Fact or Fiction: Oil Sands Reclamation

Grant, Jennifer and Dyer, Simon and Woynillowicz, Dan (2008) Fact or Fiction: Oil Sands Reclamation. The Pembina Institute. ISBN 1-897390-13-0

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Abstract

Surface mining for oil sands is radically transforming the Athabasca Boreal region of northeastern Alberta. The feverish expansion in oil sands development is based on the untested assumption that mined landscapes can be recovered to something close to the pre-development ecosystem after mining is complete. Reclamation is the final step mining companies are required to complete before mine closure. Defined in Alberta as the “stabilization, contouring, maintenance, conditioning or reconstruction of the surface of land,” reclamation is an essential component of responsible oil sands development. However, an assessment of the current policies and practices governing oil sands mine reclamation reveals an alarming range of challenges, uncertainties and risks that deserve immediate attention and broader public discussion. This report explores these issues to help demonstrate what is fact and what is fiction about oil sands mine reclamation.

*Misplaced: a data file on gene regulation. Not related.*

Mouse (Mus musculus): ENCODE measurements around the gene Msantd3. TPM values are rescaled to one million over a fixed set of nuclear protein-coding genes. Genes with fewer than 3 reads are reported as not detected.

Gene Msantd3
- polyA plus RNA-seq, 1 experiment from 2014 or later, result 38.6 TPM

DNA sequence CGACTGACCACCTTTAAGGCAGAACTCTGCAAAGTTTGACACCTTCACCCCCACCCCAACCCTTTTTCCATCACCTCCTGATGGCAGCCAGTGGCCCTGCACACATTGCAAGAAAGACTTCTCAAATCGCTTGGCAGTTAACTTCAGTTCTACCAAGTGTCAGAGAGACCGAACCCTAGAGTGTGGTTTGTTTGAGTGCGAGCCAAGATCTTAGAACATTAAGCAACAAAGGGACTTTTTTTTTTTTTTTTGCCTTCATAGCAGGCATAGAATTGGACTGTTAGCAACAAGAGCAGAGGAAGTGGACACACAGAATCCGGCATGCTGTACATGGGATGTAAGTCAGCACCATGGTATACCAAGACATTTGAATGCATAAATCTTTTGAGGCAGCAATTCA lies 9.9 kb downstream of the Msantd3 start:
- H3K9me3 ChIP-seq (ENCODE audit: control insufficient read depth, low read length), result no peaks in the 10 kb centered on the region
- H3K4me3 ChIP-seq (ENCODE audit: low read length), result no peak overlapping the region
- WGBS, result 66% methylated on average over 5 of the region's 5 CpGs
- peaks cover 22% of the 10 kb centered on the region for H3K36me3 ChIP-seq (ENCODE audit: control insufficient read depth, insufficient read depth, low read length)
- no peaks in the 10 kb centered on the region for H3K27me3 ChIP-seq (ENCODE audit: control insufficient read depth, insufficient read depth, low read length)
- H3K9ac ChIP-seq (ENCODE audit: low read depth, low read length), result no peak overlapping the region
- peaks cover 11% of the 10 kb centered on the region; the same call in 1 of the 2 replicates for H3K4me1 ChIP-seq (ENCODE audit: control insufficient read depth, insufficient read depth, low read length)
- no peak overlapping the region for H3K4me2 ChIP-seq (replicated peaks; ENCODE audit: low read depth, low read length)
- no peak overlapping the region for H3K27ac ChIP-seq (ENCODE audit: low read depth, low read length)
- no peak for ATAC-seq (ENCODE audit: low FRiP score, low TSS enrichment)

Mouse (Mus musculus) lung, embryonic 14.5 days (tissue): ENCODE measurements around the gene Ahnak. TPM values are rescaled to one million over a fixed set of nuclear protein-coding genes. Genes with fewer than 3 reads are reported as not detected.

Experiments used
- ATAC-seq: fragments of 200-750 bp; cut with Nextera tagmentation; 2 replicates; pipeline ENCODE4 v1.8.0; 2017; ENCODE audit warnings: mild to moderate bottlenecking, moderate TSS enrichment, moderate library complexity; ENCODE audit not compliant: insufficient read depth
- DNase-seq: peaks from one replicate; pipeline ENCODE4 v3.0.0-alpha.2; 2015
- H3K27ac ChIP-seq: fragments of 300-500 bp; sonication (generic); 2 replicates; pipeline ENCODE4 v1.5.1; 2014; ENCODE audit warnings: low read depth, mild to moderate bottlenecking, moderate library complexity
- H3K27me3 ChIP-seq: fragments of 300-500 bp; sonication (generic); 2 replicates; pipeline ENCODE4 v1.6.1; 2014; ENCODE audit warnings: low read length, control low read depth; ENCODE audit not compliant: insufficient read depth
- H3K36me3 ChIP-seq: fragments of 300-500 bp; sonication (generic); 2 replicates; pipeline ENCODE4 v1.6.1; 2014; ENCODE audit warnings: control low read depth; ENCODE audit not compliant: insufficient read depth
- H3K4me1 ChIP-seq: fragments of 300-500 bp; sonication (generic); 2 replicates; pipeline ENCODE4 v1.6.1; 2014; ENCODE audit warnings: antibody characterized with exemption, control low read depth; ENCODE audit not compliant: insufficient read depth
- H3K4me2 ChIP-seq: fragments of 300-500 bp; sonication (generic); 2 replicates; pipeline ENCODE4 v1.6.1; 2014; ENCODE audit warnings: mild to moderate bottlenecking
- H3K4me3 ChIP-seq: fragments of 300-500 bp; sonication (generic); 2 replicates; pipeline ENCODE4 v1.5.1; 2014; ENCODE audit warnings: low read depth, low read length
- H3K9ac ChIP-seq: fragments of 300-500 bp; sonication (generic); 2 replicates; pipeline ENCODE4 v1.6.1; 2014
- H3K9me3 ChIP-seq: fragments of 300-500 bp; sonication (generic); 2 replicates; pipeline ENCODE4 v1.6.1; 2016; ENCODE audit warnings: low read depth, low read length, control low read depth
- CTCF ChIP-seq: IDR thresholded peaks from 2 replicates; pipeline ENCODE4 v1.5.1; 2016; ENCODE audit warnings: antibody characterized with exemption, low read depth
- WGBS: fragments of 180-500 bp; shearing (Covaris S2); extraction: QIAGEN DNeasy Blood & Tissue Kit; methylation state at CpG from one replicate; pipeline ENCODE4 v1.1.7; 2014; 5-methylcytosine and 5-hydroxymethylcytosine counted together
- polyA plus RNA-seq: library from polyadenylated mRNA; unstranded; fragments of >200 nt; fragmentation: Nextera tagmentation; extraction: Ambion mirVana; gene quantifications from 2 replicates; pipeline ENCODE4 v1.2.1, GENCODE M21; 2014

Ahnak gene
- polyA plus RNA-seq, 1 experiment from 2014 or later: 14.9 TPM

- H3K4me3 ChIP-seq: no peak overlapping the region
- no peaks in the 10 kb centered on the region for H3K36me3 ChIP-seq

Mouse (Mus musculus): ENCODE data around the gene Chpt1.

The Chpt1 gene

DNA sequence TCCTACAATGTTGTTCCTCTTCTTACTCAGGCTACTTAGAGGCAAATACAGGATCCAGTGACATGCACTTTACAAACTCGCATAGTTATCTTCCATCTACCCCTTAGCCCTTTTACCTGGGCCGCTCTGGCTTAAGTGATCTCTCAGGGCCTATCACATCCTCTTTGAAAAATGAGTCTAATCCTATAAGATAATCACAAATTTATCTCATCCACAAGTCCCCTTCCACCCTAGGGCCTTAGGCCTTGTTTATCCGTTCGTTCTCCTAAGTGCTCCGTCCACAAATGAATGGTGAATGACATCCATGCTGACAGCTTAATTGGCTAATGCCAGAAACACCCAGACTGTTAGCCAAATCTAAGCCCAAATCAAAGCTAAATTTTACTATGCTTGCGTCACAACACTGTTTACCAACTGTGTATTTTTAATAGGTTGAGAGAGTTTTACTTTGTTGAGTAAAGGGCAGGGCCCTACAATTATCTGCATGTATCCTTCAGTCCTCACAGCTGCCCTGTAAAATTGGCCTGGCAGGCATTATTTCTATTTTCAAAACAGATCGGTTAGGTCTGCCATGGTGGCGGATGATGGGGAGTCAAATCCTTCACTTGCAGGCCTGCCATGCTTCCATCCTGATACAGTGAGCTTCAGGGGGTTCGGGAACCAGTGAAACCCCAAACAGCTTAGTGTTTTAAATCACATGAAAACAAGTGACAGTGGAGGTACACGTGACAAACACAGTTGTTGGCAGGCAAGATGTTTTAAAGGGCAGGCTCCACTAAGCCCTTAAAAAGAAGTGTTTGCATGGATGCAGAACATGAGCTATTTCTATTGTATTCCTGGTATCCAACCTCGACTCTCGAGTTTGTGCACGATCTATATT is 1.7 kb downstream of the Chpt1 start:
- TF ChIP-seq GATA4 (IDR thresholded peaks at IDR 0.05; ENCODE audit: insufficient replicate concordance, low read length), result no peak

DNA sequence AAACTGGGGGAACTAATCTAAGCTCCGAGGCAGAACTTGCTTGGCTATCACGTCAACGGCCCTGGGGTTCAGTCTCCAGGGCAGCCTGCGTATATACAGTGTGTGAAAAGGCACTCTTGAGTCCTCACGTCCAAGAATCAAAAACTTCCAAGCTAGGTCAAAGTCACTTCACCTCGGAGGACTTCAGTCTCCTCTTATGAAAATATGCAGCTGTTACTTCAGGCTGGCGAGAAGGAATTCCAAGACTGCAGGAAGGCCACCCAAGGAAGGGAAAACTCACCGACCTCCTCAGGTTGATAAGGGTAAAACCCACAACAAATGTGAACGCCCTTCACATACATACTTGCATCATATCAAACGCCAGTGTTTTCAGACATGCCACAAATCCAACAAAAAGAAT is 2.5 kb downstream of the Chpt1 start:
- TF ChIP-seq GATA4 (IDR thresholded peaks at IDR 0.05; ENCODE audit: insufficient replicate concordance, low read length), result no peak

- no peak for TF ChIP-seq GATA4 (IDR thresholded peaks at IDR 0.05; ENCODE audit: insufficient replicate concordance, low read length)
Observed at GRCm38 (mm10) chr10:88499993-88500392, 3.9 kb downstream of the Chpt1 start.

Item Type: Book
Related URLs:
    Uncontrolled Keywords: oil, sands, pembina, canada, athabascan, energy
    Subjects: Natural Resources and Industry > Energy
    Peoples, Cultures and Societies > Local Communities
    Organizations: Unspecified
    Date Deposited: 14 Oct 2011 10:29
    URI: http://library.arcticportal.org/id/eprint/1491

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